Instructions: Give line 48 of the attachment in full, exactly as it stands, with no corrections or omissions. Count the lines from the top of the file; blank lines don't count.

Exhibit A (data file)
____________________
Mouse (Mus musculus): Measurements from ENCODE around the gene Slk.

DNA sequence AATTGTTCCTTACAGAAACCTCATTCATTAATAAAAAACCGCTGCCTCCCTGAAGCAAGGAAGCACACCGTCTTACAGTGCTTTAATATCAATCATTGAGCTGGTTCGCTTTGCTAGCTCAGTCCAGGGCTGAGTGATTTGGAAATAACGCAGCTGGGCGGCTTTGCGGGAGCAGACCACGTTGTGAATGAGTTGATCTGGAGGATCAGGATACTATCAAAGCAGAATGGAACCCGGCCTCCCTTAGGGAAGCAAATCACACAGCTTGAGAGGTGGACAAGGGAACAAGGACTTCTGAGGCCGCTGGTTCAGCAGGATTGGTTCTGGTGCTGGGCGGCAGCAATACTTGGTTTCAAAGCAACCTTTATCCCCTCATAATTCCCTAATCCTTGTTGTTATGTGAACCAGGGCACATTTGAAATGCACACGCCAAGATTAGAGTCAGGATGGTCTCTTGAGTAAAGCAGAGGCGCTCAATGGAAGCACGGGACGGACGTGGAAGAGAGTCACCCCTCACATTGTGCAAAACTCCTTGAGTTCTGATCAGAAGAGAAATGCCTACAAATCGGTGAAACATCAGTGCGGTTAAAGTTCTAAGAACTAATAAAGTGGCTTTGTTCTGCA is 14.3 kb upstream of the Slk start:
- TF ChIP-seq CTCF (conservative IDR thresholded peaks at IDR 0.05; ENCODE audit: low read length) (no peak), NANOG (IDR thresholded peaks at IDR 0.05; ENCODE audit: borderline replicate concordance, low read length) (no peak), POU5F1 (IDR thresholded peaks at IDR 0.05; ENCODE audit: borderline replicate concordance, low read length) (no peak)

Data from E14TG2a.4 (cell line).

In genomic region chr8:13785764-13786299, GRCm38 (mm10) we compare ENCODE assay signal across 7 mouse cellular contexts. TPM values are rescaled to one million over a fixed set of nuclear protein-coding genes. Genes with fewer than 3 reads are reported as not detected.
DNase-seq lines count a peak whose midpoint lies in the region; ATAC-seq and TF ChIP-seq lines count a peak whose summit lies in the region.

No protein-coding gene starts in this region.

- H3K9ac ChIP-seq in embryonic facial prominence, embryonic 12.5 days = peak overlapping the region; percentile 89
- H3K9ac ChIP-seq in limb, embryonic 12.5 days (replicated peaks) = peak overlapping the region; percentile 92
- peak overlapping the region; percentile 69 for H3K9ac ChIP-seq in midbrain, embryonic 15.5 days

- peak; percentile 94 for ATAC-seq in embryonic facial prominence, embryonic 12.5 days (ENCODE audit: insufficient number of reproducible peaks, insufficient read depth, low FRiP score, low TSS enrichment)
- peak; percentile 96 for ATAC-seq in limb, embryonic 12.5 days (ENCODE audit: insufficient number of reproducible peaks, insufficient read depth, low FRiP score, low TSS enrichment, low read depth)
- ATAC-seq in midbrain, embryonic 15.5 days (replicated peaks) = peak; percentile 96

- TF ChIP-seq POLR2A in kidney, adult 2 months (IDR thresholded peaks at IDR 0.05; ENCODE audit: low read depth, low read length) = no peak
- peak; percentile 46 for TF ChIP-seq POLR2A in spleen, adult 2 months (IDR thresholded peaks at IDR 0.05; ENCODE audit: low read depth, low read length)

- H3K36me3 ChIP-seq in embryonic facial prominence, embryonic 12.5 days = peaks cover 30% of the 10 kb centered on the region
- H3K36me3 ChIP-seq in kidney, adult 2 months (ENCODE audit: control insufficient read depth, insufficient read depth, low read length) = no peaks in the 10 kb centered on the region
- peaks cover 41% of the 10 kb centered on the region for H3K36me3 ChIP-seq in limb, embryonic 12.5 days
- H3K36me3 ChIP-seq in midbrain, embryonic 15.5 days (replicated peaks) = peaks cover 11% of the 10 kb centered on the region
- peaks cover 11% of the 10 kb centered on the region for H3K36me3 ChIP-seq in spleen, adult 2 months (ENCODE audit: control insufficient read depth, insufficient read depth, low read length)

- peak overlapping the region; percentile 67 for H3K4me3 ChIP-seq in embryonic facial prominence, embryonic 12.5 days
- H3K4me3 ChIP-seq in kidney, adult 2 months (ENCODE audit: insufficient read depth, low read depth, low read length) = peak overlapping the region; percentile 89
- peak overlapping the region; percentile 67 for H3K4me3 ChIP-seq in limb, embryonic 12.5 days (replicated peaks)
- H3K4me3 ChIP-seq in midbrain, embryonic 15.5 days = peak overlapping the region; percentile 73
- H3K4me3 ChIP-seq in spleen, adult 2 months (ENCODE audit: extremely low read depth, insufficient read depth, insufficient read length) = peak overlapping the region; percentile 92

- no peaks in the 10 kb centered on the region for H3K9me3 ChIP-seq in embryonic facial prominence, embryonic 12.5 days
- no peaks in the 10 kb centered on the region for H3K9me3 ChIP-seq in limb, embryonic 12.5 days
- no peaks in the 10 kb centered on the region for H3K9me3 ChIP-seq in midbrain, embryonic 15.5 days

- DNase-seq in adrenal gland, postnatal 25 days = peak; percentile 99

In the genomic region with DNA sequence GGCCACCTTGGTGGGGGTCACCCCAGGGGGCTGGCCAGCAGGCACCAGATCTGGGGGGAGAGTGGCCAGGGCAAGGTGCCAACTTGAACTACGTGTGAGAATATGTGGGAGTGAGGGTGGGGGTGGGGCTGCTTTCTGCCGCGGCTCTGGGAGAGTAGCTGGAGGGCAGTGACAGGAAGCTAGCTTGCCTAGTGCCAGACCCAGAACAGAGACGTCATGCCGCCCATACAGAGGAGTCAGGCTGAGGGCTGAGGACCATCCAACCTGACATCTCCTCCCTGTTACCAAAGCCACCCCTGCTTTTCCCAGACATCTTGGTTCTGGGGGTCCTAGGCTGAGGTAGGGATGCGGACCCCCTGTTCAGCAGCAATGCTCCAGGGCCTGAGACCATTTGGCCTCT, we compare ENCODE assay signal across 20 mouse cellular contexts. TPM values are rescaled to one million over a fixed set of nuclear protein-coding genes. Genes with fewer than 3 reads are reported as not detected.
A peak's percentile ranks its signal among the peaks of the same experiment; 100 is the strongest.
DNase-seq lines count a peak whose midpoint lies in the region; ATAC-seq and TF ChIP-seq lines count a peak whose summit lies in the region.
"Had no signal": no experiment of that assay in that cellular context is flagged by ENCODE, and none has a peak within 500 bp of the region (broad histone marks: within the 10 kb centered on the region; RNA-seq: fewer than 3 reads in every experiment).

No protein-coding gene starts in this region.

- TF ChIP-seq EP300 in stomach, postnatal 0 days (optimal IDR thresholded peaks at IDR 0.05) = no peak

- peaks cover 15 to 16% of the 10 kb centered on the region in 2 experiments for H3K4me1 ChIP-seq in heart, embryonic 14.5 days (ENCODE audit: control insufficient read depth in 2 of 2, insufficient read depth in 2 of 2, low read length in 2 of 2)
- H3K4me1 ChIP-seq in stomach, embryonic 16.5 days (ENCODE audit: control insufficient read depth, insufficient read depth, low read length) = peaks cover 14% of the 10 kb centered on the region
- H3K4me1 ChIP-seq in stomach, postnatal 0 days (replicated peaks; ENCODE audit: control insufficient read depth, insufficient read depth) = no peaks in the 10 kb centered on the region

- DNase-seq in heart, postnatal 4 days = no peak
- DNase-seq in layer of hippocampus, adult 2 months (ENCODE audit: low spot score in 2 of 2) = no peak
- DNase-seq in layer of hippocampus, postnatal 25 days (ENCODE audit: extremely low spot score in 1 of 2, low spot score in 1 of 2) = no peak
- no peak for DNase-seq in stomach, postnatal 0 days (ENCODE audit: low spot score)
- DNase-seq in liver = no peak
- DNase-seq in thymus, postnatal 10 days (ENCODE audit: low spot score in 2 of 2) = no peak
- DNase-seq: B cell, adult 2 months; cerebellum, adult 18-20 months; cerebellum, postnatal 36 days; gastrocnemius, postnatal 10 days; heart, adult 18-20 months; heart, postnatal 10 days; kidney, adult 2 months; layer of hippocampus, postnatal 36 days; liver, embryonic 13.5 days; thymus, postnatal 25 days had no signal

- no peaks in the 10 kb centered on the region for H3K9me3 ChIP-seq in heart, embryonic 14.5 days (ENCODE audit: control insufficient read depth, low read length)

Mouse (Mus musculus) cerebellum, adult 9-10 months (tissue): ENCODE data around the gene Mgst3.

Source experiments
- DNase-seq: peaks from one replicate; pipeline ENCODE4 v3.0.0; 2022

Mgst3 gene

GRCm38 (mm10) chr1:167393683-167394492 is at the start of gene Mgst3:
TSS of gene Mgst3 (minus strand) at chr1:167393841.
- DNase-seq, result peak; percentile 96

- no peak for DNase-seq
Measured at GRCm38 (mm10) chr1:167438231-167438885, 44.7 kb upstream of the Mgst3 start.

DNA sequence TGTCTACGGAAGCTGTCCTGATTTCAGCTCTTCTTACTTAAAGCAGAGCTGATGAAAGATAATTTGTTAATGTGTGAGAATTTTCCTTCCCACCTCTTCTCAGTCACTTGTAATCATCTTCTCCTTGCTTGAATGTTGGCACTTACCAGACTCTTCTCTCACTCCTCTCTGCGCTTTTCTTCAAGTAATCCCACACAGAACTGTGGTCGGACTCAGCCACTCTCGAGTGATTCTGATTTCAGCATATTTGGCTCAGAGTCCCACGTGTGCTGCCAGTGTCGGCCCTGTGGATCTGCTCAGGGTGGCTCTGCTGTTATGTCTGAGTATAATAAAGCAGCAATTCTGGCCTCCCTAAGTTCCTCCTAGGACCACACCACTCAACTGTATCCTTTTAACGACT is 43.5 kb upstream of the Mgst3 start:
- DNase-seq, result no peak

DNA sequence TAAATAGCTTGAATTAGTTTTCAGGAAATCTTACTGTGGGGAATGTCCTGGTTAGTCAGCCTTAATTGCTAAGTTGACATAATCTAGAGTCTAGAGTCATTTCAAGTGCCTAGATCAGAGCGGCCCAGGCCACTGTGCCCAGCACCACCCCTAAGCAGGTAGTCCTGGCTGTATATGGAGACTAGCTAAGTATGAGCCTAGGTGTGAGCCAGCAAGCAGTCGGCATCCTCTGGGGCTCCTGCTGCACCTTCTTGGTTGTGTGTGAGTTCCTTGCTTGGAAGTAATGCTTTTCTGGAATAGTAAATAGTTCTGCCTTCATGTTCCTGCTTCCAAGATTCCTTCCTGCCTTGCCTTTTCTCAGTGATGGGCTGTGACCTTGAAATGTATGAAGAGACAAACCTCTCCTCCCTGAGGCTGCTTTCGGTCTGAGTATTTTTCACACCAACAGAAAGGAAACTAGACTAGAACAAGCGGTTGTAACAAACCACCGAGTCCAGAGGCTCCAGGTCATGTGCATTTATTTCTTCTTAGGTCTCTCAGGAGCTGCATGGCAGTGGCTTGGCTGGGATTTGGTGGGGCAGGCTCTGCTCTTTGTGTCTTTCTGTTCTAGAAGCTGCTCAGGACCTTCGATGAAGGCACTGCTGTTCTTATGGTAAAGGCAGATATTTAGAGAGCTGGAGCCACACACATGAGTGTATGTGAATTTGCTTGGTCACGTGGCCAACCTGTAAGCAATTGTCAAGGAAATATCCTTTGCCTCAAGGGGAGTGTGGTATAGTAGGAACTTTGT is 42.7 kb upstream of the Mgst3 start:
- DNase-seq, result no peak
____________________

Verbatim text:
Source experiments